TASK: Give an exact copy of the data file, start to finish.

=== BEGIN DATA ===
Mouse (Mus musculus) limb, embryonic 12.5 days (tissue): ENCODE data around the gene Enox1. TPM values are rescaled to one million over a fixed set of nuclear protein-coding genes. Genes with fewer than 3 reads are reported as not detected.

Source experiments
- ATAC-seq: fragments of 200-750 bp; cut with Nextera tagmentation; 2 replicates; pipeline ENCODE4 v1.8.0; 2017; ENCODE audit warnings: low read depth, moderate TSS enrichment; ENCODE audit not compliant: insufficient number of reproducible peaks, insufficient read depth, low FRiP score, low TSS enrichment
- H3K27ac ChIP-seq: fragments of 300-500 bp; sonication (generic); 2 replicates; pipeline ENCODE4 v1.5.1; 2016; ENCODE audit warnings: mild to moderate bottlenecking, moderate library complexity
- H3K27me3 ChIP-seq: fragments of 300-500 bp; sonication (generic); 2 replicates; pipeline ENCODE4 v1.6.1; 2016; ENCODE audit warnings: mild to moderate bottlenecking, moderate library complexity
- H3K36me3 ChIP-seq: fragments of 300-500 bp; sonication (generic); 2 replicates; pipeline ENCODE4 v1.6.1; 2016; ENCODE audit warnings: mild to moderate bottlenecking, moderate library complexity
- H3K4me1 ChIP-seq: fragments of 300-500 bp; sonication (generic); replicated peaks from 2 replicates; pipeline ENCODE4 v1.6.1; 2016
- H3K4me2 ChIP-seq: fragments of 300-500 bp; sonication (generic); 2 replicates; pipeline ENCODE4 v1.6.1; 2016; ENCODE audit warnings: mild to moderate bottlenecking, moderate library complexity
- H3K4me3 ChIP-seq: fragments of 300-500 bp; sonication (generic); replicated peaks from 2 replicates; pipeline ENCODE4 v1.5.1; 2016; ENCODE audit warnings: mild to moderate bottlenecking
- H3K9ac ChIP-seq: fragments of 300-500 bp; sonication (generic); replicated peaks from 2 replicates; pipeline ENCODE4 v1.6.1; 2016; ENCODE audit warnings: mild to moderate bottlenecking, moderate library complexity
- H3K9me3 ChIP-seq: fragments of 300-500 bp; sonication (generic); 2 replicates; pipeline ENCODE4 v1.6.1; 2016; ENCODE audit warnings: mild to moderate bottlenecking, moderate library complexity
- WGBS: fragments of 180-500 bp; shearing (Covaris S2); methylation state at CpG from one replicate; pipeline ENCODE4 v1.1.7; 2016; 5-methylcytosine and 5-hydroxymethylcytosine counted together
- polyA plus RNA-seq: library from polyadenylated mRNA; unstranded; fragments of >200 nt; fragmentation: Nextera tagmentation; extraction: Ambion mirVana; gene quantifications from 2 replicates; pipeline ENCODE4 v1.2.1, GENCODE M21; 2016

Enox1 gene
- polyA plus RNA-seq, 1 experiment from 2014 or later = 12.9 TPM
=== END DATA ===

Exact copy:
Mouse (Mus musculus) limb, embryonic 12.5 days (tissue): ENCODE data around the gene Enox1. TPM values are rescaled to one million over a fixed set of nuclear protein-coding genes. Genes with fewer than 3 reads are reported as not detected.

Source experiments
- ATAC-seq: fragments of 200-750 bp; cut with Nextera tagmentation; 2 replicates; pipeline ENCODE4 v1.8.0; 2017; ENCODE audit warnings: low read depth, moderate TSS enrichment; ENCODE audit not compliant: insufficient number of reproducible peaks, insufficient read depth, low FRiP score, low TSS enrichment
- H3K27ac ChIP-seq: fragments of 300-500 bp; sonication (generic); 2 replicates; pipeline ENCODE4 v1.5.1; 2016; ENCODE audit warnings: mild to moderate bottlenecking, moderate library complexity
- H3K27me3 ChIP-seq: fragments of 300-500 bp; sonication (generic); 2 replicates; pipeline ENCODE4 v1.6.1; 2016; ENCODE audit warnings: mild to moderate bottlenecking, moderate library complexity
- H3K36me3 ChIP-seq: fragments of 300-500 bp; sonication (generic); 2 replicates; pipeline ENCODE4 v1.6.1; 2016; ENCODE audit warnings: mild to moderate bottlenecking, moderate library complexity
- H3K4me1 ChIP-seq: fragments of 300-500 bp; sonication (generic); replicated peaks from 2 replicates; pipeline ENCODE4 v1.6.1; 2016
- H3K4me2 ChIP-seq: fragments of 300-500 bp; sonication (generic); 2 replicates; pipeline ENCODE4 v1.6.1; 2016; ENCODE audit warnings: mild to moderate bottlenecking, moderate library complexity
- H3K4me3 ChIP-seq: fragments of 300-500 bp; sonication (generic); replicated peaks from 2 replicates; pipeline ENCODE4 v1.5.1; 2016; ENCODE audit warnings: mild to moderate bottlenecking
- H3K9ac ChIP-seq: fragments of 300-500 bp; sonication (generic); replicated peaks from 2 replicates; pipeline ENCODE4 v1.6.1; 2016; ENCODE audit warnings: mild to moderate bottlenecking, moderate library complexity
- H3K9me3 ChIP-seq: fragments of 300-500 bp; sonication (generic); 2 replicates; pipeline ENCODE4 v1.6.1; 2016; ENCODE audit warnings: mild to moderate bottlenecking, moderate library complexity
- WGBS: fragments of 180-500 bp; shearing (Covaris S2); methylation state at CpG from one replicate; pipeline ENCODE4 v1.1.7; 2016; 5-methylcytosine and 5-hydroxymethylcytosine counted together
- polyA plus RNA-seq: library from polyadenylated mRNA; unstranded; fragments of >200 nt; fragmentation: Nextera tagmentation; extraction: Ambion mirVana; gene quantifications from 2 replicates; pipeline ENCODE4 v1.2.1, GENCODE M21; 2016

Enox1 gene
- polyA plus RNA-seq, 1 experiment from 2014 or later = 12.9 TPM